It's alright to be wrong about all right

Leader of the Labour party, Neil Kinnock makes his infamous speech during the Labour Party election

Not alright... Labour leader Neil Kinnock makes his controversial speech at the hubristic Sheffield rally held before the 1992 election, which the party lost. A pumped up Kinnock took to the podium and yelled "Well all right!" four times - Credit: In Pictures via Getty Images

PETER TRUDGILL picks apart another popular subject for pedants

Are you alright? Or are you all right? Is alright one word or two? A number of people seem to feel rather strongly about this issue, and some of them are adamant that to write alright is totally not all right.

They think that all right is the only “correct” way to write it , and many usage manuals support this point of view. What is not clear to me, however, is why – what could possibly be wrong with writing alright as one word?

What the Oxford English Dictionary has to say about alright is very interesting and revealing – and, as you would expect from our national dictionary, sensible.

It does give the main entry as all right, but then states that: “The form alright is frequent, although more widespread in non-literary printed sources (e.g. newspapers and journals) than in literary texts. Compare the standard spellings of already, altogether, always. Although these analogues exist, the form is strongly criticised in the vast majority of usage guides, but without cogent reasons.”

It is that last phrase which interests me. People object to the spelling alright, but they give absolutely no justification, cogent or otherwise, for their objection – and I suspect that that is because they are unable to think of one. The experts at the Oxford English Dictionary cannot think of any justification either.

I can certainly, though, think of a justification for writing alright. This is that all right and alright can actually have different meanings. There is a clear distinction between “They are all right”, meaning that all of them are correct; and “They are alright”, meaning they are OK. That difference would be concealed if we wrote the two forms identically.

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It is interesting to consider, then, why anyone would find fault with alright. Nobody argues that we should write although, always, altogether and albeit as all though, all ways, all together and all be it. And even a thousand years ago, Anglo Saxon scribes were writing alright as one word.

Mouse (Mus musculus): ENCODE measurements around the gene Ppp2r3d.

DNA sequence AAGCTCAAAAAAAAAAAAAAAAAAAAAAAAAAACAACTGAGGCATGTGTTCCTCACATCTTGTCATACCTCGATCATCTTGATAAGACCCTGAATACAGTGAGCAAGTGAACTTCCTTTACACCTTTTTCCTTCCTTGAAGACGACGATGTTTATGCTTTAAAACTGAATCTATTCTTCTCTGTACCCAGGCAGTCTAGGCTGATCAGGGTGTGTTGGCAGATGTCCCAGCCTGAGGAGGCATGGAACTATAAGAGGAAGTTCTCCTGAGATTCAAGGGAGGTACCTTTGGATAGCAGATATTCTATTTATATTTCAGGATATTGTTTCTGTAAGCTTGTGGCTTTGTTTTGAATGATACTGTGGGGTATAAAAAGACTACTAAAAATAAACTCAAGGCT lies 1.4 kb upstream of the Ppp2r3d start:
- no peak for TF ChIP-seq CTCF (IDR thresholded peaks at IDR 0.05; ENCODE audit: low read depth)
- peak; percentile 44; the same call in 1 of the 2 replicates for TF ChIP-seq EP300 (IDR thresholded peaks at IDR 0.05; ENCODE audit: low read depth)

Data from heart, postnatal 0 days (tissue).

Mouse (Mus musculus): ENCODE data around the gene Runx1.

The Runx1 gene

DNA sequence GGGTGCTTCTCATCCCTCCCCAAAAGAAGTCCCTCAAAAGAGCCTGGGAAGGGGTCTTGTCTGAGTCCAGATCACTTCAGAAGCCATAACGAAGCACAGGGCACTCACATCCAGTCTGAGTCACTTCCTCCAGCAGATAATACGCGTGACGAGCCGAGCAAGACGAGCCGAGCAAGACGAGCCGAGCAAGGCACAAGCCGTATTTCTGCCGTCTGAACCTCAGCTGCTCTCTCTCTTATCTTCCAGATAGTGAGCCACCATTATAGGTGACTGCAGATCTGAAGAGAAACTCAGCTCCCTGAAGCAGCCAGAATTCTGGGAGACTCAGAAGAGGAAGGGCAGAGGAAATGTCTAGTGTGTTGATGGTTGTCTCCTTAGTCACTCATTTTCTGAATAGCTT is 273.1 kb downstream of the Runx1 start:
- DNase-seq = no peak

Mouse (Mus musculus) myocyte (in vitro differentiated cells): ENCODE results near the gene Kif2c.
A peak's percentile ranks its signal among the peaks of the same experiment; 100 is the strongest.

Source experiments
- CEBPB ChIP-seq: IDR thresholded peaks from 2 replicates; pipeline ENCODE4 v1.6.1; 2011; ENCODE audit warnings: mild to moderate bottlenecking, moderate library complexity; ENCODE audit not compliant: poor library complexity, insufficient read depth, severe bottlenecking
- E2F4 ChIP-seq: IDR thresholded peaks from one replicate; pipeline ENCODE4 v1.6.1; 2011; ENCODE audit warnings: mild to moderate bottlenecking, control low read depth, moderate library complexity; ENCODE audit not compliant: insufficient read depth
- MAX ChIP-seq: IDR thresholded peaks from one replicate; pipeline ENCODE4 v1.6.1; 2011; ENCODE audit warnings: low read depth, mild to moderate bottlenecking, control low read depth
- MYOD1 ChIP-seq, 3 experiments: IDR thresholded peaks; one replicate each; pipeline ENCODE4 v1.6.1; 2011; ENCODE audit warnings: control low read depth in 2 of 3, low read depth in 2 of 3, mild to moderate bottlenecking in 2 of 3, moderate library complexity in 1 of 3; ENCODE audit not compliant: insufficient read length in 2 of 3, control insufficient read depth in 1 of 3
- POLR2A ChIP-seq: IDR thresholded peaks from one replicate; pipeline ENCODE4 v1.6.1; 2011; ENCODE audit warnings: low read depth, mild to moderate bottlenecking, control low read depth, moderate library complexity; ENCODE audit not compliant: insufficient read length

Surely it is obvious to most native speakers of English, when we think about it, that alright really is a single word? The most common colloquial pronunciation of the word, as “oright”, helps to confirm this point, too.

It is true that if you go far enough back in time, alright did originate as a combination of the two words all and right. But the words already and although also developed out of all plus ready and all plus though. And indeed the word also, which I have just used, was originally all plus so if we go far enough back in time. The word indeed, which I also just used, was normally written as in deed up until the 1600s.

It is a very common process as languages change – as they always do – for two words in a fixed expression to merge into one. The words newspaper and widespread, as they appeared in the Oxford English Dictionary entry which I quoted at the beginning of this piece, were both also originally two words, news paper and wide spread. 

Week end similarly became week-end and then weekendBlack bird became black-bird and then blackbird. And changes of meaning have gone along with these developments too: weekend does not mean simply ‘the end of the week’. And black bird and blackbird do not mean the same thing. A male blackbird is indeed a black bird, but most black birds are not blackbirds.

The technical linguistic term for this rather common process whereby two words such as all though are merged into a single word like although is univerbation.

­­­Univerbation can also bring about the merging of three-word combinations into single words, as in the case of albeit, nevertheless, nonetheless and notwithstanding.

Univerbation is such a very normal linguistic process that it must surely be alright for us to write alright if we want to.

Merge

The word merge comes from the Latin verb mergere, ‘to dive, dip’. Traces of this original meaning are easier to detect in Modern English in compound words such as submerge, ‘to cause to sink below the surface’, and emerge, which was originally ‘to come out of having been immersed in liquid’.

What do you think? Have your say on this and more by emailing letters@theneweuropean.co.uk

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